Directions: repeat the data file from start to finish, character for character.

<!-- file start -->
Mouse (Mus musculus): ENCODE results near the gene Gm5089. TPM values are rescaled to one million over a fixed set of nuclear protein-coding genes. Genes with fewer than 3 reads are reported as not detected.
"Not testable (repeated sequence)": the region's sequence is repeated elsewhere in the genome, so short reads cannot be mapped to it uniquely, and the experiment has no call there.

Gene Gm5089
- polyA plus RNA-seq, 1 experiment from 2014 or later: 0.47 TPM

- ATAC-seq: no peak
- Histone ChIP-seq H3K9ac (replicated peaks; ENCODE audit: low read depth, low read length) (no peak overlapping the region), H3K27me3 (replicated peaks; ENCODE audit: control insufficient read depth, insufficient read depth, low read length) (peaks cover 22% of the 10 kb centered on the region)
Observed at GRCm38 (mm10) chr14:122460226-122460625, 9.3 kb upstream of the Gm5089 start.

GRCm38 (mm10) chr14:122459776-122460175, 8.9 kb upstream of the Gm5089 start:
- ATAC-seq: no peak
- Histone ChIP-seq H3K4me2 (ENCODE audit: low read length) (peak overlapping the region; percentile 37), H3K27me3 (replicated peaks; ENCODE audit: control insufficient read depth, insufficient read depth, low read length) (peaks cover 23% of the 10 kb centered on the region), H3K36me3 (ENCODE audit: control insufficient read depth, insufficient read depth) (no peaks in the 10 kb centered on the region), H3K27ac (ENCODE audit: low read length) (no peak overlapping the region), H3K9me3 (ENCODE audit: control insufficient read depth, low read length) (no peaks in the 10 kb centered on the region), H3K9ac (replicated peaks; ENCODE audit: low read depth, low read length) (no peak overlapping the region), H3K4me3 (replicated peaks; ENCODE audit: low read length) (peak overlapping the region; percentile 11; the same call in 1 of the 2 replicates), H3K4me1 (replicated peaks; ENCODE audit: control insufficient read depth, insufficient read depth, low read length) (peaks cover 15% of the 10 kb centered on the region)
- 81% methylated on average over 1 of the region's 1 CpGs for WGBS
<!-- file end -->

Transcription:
Mouse (Mus musculus): ENCODE results near the gene Gm5089. TPM values are rescaled to one million over a fixed set of nuclear protein-coding genes. Genes with fewer than 3 reads are reported as not detected.
"Not testable (repeated sequence)": the region's sequence is repeated elsewhere in the genome, so short reads cannot be mapped to it uniquely, and the experiment has no call there.

Gene Gm5089
- polyA plus RNA-seq, 1 experiment from 2014 or later: 0.47 TPM

- ATAC-seq: no peak
- Histone ChIP-seq H3K9ac (replicated peaks; ENCODE audit: low read depth, low read length) (no peak overlapping the region), H3K27me3 (replicated peaks; ENCODE audit: control insufficient read depth, insufficient read depth, low read length) (peaks cover 22% of the 10 kb centered on the region)
Observed at GRCm38 (mm10) chr14:122460226-122460625, 9.3 kb upstream of the Gm5089 start.

GRCm38 (mm10) chr14:122459776-122460175, 8.9 kb upstream of the Gm5089 start:
- ATAC-seq: no peak
- Histone ChIP-seq H3K4me2 (ENCODE audit: low read length) (peak overlapping the region; percentile 37), H3K27me3 (replicated peaks; ENCODE audit: control insufficient read depth, insufficient read depth, low read length) (peaks cover 23% of the 10 kb centered on the region), H3K36me3 (ENCODE audit: control insufficient read depth, insufficient read depth) (no peaks in the 10 kb centered on the region), H3K27ac (ENCODE audit: low read length) (no peak overlapping the region), H3K9me3 (ENCODE audit: control insufficient read depth, low read length) (no peaks in the 10 kb centered on the region), H3K9ac (replicated peaks; ENCODE audit: low read depth, low read length) (no peak overlapping the region), H3K4me3 (replicated peaks; ENCODE audit: low read length) (peak overlapping the region; percentile 11; the same call in 1 of the 2 replicates), H3K4me1 (replicated peaks; ENCODE audit: control insufficient read depth, insufficient read depth, low read length) (peaks cover 15% of the 10 kb centered on the region)
- 81% methylated on average over 1 of the region's 1 CpGs for WGBS